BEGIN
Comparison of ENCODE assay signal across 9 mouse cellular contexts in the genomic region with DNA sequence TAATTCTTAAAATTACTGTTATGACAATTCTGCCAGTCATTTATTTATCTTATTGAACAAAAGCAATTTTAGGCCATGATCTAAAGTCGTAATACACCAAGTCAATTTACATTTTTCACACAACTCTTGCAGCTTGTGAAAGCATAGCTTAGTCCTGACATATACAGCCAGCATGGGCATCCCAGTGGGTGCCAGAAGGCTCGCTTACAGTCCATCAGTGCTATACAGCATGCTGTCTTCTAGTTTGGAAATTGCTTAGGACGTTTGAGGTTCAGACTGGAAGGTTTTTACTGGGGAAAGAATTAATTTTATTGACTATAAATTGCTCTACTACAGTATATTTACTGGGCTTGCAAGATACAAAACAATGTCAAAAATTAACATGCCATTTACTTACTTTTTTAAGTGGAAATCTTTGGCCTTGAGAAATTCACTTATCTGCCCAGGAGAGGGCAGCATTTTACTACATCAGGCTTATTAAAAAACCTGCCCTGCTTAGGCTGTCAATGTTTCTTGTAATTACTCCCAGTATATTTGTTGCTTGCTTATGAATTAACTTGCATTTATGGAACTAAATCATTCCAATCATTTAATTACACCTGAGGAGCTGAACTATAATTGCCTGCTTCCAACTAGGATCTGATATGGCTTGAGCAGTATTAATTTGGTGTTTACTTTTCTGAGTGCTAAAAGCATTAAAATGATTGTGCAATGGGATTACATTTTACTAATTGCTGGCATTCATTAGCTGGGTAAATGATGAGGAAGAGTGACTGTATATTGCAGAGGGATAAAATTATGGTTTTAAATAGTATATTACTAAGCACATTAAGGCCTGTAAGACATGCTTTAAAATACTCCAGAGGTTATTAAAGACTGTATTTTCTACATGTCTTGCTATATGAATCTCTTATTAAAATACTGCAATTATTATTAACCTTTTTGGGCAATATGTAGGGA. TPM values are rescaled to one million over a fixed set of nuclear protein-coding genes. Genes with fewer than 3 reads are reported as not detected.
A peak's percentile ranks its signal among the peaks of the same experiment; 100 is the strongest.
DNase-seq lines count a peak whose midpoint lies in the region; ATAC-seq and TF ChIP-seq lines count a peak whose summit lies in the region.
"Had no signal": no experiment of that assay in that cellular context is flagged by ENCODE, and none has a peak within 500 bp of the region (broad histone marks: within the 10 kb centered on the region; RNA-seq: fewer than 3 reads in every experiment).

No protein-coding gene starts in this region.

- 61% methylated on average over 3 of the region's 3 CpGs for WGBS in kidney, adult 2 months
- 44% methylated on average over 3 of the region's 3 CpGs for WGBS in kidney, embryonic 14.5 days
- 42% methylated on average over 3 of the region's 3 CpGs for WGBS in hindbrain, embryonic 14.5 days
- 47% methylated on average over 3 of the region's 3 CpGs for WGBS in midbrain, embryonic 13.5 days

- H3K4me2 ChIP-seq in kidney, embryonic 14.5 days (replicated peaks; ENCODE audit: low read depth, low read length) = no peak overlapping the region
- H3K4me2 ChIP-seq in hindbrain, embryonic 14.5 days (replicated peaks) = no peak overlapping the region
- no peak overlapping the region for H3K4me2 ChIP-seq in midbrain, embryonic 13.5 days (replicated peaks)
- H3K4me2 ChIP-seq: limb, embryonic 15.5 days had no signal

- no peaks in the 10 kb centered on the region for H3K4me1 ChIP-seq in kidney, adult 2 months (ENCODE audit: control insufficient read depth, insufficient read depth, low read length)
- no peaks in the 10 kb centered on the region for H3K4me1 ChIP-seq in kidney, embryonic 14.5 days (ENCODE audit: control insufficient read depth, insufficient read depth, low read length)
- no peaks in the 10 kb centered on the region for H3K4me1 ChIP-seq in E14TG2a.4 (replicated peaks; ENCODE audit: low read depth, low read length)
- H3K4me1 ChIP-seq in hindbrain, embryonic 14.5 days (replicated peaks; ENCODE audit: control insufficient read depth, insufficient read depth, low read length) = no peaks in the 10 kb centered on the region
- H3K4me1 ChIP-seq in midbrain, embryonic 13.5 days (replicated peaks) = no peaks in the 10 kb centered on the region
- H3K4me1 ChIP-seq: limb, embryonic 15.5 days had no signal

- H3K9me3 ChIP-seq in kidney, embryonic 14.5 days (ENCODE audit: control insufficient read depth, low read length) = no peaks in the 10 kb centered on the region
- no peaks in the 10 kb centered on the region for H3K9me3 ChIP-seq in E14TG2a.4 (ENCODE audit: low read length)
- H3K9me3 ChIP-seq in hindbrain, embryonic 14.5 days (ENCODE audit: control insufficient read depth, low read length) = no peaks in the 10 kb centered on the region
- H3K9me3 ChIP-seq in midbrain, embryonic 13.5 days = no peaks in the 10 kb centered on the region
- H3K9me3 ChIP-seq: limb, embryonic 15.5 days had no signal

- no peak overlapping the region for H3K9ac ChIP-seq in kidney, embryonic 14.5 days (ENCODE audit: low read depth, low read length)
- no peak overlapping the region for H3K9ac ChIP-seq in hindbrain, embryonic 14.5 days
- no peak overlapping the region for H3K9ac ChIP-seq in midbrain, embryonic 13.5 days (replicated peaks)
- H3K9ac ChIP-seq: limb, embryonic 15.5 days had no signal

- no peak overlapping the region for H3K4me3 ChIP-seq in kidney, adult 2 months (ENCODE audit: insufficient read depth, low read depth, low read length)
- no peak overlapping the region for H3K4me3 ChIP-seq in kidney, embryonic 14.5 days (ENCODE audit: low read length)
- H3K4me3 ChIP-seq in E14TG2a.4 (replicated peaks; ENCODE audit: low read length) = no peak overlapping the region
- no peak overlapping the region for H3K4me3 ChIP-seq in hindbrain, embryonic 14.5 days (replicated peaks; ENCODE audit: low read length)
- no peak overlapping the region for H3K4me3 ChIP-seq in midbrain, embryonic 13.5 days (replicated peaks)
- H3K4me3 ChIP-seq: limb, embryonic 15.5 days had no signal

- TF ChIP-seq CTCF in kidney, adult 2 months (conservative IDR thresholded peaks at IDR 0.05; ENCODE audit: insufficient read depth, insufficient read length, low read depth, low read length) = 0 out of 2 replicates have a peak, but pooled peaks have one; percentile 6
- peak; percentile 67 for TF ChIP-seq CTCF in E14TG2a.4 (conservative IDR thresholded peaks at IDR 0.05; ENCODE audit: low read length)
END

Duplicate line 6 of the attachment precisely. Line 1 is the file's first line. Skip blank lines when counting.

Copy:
- 61% methylated on average over 3 of the region's 3 CpGs for WGBS in kidney, adult 2 months